A:

Normal information, such as a paid or unpaid notation, usually hits a credit report within 30 days of the close of the billing cycle for that account. According to Experian, creditors usually report credit information to the bureau once a month. If a payment is recorded close to the time the creditor reports, then that payment shows up quickly. If a payment is recorded directly after the creditor reports, that payment shows up nearly a month later. Inquiries for a credit report are reported right away, so if you go on an application spree, the 12th lender sees all previous 11 inquiries.

There are no laws mandating creditors to report credit information, so some good or neutral information is never reported. Creditors, such as cellular service providers and landlords, rarely report positive information at all, choosing only to report negative information. However, there are a few rules regarding the reporting of negative information. For example, a late payment cannot be reported on a credit report unless it is at least 31 days late. After that time, it usually shows up on the credit report within the usual 30 days.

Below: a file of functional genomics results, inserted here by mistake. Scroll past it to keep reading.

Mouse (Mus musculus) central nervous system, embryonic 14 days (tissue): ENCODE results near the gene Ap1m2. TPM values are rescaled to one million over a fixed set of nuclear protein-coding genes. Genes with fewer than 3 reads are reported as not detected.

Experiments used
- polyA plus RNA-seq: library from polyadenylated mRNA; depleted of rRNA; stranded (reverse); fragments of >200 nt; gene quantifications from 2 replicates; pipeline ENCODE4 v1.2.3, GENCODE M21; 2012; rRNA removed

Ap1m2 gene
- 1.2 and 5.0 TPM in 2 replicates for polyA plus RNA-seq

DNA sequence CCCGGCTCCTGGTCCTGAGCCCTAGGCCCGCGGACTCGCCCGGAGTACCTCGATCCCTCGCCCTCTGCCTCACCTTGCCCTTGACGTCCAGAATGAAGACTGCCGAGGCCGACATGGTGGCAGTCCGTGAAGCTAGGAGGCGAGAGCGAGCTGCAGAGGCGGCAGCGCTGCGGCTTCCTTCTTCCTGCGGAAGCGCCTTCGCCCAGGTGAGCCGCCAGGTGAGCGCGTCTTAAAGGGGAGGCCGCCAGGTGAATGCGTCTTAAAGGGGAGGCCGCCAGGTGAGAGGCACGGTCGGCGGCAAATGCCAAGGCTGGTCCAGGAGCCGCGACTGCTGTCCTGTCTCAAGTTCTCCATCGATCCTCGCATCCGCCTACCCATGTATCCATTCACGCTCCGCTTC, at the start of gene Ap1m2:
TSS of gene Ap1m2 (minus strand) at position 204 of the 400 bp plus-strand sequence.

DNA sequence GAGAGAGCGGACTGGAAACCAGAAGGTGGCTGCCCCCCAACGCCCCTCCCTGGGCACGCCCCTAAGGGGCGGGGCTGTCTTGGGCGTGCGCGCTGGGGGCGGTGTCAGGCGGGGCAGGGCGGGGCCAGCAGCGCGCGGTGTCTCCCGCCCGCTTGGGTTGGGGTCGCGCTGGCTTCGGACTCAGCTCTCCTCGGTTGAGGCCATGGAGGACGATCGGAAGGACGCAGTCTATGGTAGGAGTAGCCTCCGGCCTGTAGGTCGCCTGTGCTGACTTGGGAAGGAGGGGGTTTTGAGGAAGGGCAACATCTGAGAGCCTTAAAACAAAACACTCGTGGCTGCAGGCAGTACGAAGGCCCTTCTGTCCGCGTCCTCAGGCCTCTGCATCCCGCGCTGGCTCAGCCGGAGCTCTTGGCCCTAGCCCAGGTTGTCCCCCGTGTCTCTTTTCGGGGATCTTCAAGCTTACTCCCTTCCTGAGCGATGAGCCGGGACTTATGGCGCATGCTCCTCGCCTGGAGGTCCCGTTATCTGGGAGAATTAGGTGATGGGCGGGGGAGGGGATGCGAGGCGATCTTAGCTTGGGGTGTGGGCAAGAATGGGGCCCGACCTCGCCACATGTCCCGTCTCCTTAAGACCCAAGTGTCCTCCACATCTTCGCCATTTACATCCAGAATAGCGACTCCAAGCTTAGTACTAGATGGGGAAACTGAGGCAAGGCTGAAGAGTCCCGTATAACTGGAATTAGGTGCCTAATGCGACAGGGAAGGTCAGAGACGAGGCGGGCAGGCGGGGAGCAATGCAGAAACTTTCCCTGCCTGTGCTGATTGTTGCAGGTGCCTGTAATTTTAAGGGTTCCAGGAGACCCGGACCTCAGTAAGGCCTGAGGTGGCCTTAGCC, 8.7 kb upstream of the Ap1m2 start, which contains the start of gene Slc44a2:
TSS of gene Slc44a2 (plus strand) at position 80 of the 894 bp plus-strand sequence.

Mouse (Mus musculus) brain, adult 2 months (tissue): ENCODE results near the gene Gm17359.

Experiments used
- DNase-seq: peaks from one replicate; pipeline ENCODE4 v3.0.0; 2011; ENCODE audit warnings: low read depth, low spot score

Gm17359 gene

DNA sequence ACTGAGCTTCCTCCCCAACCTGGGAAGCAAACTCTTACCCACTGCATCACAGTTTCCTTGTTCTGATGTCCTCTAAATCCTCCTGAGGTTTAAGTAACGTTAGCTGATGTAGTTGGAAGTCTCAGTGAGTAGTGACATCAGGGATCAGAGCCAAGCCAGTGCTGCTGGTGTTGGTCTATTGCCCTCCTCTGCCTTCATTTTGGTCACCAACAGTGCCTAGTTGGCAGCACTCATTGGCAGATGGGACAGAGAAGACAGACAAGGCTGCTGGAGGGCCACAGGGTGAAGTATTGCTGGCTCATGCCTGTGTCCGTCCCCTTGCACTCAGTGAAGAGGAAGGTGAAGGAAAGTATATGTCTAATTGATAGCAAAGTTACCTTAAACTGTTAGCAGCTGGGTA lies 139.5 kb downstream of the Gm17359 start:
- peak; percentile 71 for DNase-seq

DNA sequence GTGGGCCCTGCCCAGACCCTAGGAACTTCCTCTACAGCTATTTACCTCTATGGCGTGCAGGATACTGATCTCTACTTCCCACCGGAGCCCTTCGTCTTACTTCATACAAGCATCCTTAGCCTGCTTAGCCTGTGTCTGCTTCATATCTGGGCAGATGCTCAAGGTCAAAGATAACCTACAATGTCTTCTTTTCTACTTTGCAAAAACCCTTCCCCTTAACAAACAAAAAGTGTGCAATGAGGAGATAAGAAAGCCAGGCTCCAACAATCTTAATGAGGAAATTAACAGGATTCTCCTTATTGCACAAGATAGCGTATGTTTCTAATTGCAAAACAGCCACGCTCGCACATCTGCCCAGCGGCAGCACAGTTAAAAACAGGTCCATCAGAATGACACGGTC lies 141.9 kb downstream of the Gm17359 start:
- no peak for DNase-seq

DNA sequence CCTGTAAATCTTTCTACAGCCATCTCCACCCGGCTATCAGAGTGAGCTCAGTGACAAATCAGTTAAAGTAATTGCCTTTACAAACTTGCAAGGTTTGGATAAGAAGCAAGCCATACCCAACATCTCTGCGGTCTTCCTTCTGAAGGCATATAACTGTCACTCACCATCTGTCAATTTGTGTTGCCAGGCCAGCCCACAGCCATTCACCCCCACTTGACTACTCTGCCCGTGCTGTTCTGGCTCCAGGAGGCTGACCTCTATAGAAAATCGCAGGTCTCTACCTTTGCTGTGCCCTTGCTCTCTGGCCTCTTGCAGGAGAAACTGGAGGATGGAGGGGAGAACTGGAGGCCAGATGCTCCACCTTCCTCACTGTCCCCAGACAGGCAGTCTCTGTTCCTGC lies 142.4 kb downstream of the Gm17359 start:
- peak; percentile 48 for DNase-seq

Creditors usually do not charge off a debt and turn it over to a collection agency until 180 continuous days of non-payment have passed, so you may have at least six months before a collection or charge off shows up on your credit report. However, each month the creditor can mark the debt as late, from 30 days to 60 days to 90 days to 180 days, further hurting your credit score.

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